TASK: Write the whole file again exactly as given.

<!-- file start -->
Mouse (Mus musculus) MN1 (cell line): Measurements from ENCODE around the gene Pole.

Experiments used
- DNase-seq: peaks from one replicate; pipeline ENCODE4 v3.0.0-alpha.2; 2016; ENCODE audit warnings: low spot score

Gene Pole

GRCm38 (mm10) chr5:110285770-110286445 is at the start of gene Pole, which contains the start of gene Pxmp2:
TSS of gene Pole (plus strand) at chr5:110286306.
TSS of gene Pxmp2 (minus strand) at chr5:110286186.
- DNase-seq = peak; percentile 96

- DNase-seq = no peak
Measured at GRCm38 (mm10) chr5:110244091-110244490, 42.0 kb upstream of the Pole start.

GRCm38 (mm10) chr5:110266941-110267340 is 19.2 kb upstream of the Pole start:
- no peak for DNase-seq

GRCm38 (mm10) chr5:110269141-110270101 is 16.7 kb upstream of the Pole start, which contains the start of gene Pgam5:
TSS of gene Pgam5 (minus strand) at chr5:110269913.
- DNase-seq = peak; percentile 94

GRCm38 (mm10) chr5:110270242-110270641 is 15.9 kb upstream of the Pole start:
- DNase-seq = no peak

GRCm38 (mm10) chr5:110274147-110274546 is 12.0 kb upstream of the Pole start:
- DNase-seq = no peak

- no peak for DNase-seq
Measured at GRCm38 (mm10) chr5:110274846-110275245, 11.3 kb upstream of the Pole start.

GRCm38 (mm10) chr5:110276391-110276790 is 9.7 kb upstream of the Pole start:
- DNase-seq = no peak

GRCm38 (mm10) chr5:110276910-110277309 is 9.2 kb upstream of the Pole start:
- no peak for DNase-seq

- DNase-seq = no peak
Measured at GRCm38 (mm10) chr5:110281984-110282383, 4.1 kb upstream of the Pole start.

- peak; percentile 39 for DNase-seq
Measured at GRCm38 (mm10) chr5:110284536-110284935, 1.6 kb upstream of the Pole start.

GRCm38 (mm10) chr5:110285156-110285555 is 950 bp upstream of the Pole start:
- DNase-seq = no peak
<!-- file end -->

Mouse (Mus musculus) MN1 (cell line): Measurements from ENCODE around the gene Pole.

Experiments used
- DNase-seq: peaks from one replicate; pipeline ENCODE4 v3.0.0-alpha.2; 2016; ENCODE audit warnings: low spot score

Gene Pole

GRCm38 (mm10) chr5:110285770-110286445 is at the start of gene Pole, which contains the start of gene Pxmp2:
TSS of gene Pole (plus strand) at chr5:110286306.
TSS of gene Pxmp2 (minus strand) at chr5:110286186.
- DNase-seq = peak; percentile 96

- DNase-seq = no peak
Measured at GRCm38 (mm10) chr5:110244091-110244490, 42.0 kb upstream of the Pole start.

GRCm38 (mm10) chr5:110266941-110267340 is 19.2 kb upstream of the Pole start:
- no peak for DNase-seq

GRCm38 (mm10) chr5:110269141-110270101 is 16.7 kb upstream of the Pole start, which contains the start of gene Pgam5:
TSS of gene Pgam5 (minus strand) at chr5:110269913.
- DNase-seq = peak; percentile 94

GRCm38 (mm10) chr5:110270242-110270641 is 15.9 kb upstream of the Pole start:
- DNase-seq = no peak

GRCm38 (mm10) chr5:110274147-110274546 is 12.0 kb upstream of the Pole start:
- DNase-seq = no peak

- no peak for DNase-seq
Measured at GRCm38 (mm10) chr5:110274846-110275245, 11.3 kb upstream of the Pole start.

GRCm38 (mm10) chr5:110276391-110276790 is 9.7 kb upstream of the Pole start:
- DNase-seq = no peak

GRCm38 (mm10) chr5:110276910-110277309 is 9.2 kb upstream of the Pole start:
- no peak for DNase-seq

- DNase-seq = no peak
Measured at GRCm38 (mm10) chr5:110281984-110282383, 4.1 kb upstream of the Pole start.

- peak; percentile 39 for DNase-seq
Measured at GRCm38 (mm10) chr5:110284536-110284935, 1.6 kb upstream of the Pole start.

GRCm38 (mm10) chr5:110285156-110285555 is 950 bp upstream of the Pole start:
- DNase-seq = no peak